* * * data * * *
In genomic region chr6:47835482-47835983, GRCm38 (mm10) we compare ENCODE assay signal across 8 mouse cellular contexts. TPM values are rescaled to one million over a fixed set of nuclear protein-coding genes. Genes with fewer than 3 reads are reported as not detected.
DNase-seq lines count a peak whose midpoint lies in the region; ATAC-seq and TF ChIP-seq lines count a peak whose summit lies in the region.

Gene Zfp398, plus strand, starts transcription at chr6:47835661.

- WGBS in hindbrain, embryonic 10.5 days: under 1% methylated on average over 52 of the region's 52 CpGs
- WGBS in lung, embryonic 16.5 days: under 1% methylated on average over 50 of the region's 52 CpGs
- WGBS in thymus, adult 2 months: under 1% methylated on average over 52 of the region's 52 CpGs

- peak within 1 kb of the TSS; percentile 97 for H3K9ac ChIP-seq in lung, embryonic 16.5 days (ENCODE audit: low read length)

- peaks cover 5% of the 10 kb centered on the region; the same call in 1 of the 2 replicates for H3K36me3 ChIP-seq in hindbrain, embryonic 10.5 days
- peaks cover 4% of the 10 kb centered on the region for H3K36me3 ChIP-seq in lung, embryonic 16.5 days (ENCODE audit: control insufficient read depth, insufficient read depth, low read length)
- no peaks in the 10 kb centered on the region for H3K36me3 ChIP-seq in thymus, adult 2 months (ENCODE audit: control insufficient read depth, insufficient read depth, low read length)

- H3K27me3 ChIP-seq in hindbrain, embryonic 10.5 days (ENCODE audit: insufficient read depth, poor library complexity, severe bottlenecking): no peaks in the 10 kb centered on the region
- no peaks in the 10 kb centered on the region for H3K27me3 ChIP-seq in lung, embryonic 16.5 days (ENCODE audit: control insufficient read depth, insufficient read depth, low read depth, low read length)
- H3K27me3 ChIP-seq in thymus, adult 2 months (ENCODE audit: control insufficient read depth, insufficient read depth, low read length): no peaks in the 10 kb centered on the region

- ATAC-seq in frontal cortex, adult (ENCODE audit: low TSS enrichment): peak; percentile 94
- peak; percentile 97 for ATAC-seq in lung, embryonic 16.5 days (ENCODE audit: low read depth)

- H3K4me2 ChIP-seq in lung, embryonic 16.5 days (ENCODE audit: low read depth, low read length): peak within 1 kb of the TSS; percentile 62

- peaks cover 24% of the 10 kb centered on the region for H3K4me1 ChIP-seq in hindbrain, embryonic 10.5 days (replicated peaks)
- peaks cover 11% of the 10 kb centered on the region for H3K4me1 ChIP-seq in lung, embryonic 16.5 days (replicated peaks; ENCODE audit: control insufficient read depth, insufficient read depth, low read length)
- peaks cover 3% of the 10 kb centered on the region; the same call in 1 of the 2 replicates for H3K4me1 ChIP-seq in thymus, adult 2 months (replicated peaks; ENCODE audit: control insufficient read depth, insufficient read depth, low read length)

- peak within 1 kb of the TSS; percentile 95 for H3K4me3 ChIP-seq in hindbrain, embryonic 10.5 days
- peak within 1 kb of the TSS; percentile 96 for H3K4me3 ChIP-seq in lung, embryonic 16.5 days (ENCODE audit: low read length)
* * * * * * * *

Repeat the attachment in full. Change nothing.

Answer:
In genomic region chr6:47835482-47835983, GRCm38 (mm10) we compare ENCODE assay signal across 8 mouse cellular contexts. TPM values are rescaled to one million over a fixed set of nuclear protein-coding genes. Genes with fewer than 3 reads are reported as not detected.
DNase-seq lines count a peak whose midpoint lies in the region; ATAC-seq and TF ChIP-seq lines count a peak whose summit lies in the region.

Gene Zfp398, plus strand, starts transcription at chr6:47835661.

- WGBS in hindbrain, embryonic 10.5 days: under 1% methylated on average over 52 of the region's 52 CpGs
- WGBS in lung, embryonic 16.5 days: under 1% methylated on average over 50 of the region's 52 CpGs
- WGBS in thymus, adult 2 months: under 1% methylated on average over 52 of the region's 52 CpGs

- peak within 1 kb of the TSS; percentile 97 for H3K9ac ChIP-seq in lung, embryonic 16.5 days (ENCODE audit: low read length)

- peaks cover 5% of the 10 kb centered on the region; the same call in 1 of the 2 replicates for H3K36me3 ChIP-seq in hindbrain, embryonic 10.5 days
- peaks cover 4% of the 10 kb centered on the region for H3K36me3 ChIP-seq in lung, embryonic 16.5 days (ENCODE audit: control insufficient read depth, insufficient read depth, low read length)
- no peaks in the 10 kb centered on the region for H3K36me3 ChIP-seq in thymus, adult 2 months (ENCODE audit: control insufficient read depth, insufficient read depth, low read length)

- H3K27me3 ChIP-seq in hindbrain, embryonic 10.5 days (ENCODE audit: insufficient read depth, poor library complexity, severe bottlenecking): no peaks in the 10 kb centered on the region
- no peaks in the 10 kb centered on the region for H3K27me3 ChIP-seq in lung, embryonic 16.5 days (ENCODE audit: control insufficient read depth, insufficient read depth, low read depth, low read length)
- H3K27me3 ChIP-seq in thymus, adult 2 months (ENCODE audit: control insufficient read depth, insufficient read depth, low read length): no peaks in the 10 kb centered on the region

- ATAC-seq in frontal cortex, adult (ENCODE audit: low TSS enrichment): peak; percentile 94
- peak; percentile 97 for ATAC-seq in lung, embryonic 16.5 days (ENCODE audit: low read depth)

- H3K4me2 ChIP-seq in lung, embryonic 16.5 days (ENCODE audit: low read depth, low read length): peak within 1 kb of the TSS; percentile 62

- peaks cover 24% of the 10 kb centered on the region for H3K4me1 ChIP-seq in hindbrain, embryonic 10.5 days (replicated peaks)
- peaks cover 11% of the 10 kb centered on the region for H3K4me1 ChIP-seq in lung, embryonic 16.5 days (replicated peaks; ENCODE audit: control insufficient read depth, insufficient read depth, low read length)
- peaks cover 3% of the 10 kb centered on the region; the same call in 1 of the 2 replicates for H3K4me1 ChIP-seq in thymus, adult 2 months (replicated peaks; ENCODE audit: control insufficient read depth, insufficient read depth, low read length)

- peak within 1 kb of the TSS; percentile 95 for H3K4me3 ChIP-seq in hindbrain, embryonic 10.5 days
- peak within 1 kb of the TSS; percentile 96 for H3K4me3 ChIP-seq in lung, embryonic 16.5 days (ENCODE audit: low read length)